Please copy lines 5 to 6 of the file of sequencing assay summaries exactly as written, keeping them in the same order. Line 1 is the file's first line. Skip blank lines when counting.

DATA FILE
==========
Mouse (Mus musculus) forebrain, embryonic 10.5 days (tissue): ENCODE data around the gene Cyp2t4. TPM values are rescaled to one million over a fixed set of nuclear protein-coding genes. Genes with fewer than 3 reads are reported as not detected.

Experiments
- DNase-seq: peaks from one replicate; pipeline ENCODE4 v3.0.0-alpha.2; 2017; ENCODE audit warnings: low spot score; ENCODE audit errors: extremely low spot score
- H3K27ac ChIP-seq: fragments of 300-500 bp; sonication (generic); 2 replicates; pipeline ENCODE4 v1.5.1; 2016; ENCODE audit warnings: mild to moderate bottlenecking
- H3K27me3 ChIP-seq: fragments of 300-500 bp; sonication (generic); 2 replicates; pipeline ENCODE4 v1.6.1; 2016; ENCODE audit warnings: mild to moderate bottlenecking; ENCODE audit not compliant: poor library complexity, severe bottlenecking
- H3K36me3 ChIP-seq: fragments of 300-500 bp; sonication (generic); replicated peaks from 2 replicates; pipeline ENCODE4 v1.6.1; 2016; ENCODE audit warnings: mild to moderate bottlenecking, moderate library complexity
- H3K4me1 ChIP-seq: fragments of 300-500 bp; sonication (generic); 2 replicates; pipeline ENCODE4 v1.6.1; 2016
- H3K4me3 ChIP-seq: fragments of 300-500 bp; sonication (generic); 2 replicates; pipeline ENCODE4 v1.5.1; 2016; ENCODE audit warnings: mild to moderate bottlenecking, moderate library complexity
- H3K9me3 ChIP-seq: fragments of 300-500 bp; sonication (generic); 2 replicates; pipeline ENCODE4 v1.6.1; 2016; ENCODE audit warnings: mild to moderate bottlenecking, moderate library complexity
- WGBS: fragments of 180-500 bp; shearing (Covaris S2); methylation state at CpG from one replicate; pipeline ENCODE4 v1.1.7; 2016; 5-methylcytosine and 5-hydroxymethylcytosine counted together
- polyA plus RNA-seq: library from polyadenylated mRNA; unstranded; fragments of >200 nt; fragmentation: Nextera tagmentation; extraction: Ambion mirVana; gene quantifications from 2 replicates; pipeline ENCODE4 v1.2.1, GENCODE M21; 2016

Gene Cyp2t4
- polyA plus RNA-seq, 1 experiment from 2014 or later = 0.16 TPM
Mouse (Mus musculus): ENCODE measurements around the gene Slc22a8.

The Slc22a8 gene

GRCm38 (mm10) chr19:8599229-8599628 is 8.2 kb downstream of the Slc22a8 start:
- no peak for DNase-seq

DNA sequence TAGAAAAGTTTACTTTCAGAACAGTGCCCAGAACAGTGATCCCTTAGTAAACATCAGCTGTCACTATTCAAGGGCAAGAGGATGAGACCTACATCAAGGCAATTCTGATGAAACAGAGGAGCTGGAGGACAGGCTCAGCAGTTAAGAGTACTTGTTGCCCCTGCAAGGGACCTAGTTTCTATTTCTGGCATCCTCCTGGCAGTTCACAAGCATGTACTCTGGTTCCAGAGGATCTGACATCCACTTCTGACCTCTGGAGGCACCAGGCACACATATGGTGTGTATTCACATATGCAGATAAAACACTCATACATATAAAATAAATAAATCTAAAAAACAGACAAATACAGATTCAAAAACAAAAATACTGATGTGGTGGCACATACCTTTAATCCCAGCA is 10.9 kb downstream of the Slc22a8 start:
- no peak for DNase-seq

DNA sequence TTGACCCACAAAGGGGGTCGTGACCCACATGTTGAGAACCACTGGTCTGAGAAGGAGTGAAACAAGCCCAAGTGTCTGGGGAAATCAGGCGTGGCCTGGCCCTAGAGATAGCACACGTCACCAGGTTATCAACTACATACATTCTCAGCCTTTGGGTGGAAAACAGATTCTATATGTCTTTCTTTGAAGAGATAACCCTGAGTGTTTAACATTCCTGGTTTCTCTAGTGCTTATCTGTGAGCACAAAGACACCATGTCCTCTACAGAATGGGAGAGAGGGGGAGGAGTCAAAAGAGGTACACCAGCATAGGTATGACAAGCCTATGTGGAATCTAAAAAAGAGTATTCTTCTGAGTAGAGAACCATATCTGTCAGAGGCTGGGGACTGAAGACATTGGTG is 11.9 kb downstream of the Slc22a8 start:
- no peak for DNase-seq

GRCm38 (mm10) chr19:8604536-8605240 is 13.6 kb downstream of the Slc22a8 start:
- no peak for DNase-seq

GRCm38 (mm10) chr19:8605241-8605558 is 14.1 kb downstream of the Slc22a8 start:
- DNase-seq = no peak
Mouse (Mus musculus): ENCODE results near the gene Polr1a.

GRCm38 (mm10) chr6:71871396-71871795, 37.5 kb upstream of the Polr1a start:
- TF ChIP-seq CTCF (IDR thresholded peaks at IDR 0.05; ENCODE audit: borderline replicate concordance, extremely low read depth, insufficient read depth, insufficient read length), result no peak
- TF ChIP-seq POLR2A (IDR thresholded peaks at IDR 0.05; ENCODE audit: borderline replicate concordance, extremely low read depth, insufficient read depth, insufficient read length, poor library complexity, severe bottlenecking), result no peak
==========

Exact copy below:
- H3K27me3 ChIP-seq: fragments of 300-500 bp; sonication (generic); 2 replicates; pipeline ENCODE4 v1.6.1; 2016; ENCODE audit warnings: mild to moderate bottlenecking; ENCODE audit not compliant: poor library complexity, severe bottlenecking
- H3K36me3 ChIP-seq: fragments of 300-500 bp; sonication (generic); replicated peaks from 2 replicates; pipeline ENCODE4 v1.6.1; 2016; ENCODE audit warnings: mild to moderate bottlenecking, moderate library complexity